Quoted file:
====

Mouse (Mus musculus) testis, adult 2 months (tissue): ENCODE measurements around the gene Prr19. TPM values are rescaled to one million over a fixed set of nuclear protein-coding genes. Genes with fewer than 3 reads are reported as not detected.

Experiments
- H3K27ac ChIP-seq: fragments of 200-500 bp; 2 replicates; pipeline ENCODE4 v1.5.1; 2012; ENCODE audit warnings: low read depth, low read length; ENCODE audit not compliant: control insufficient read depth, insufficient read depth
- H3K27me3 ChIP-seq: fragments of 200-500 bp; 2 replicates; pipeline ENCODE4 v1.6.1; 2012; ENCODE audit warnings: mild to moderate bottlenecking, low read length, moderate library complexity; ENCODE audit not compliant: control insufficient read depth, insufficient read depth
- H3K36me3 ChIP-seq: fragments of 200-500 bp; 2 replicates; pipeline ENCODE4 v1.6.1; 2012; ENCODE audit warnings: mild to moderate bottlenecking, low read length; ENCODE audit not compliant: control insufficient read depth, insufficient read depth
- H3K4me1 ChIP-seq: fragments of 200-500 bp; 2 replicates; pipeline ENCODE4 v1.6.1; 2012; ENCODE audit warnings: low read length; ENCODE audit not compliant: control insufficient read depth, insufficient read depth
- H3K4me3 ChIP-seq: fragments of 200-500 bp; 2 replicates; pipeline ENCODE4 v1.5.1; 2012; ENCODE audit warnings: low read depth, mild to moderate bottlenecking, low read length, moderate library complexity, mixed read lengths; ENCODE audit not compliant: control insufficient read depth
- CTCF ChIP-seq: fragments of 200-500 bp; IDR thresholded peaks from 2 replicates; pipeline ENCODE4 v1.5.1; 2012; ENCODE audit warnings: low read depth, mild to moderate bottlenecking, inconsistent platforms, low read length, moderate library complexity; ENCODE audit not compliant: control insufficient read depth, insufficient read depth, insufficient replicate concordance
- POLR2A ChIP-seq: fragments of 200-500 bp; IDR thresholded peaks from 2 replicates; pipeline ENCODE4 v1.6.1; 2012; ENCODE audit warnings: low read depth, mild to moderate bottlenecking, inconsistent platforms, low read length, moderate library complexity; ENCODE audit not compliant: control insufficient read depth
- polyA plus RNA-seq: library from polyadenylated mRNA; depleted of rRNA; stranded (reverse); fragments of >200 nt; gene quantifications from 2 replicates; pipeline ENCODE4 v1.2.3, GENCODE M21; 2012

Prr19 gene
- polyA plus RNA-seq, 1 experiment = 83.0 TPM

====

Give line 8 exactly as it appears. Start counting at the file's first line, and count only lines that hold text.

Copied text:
- CTCF ChIP-seq: fragments of 200-500 bp; IDR thresholded peaks from 2 replicates; pipeline ENCODE4 v1.5.1; 2012; ENCODE audit warnings: low read depth, mild to moderate bottlenecking, inconsistent platforms, low read length, moderate library complexity; ENCODE audit not compliant: control insufficient read depth, insufficient read depth, insufficient replicate concordance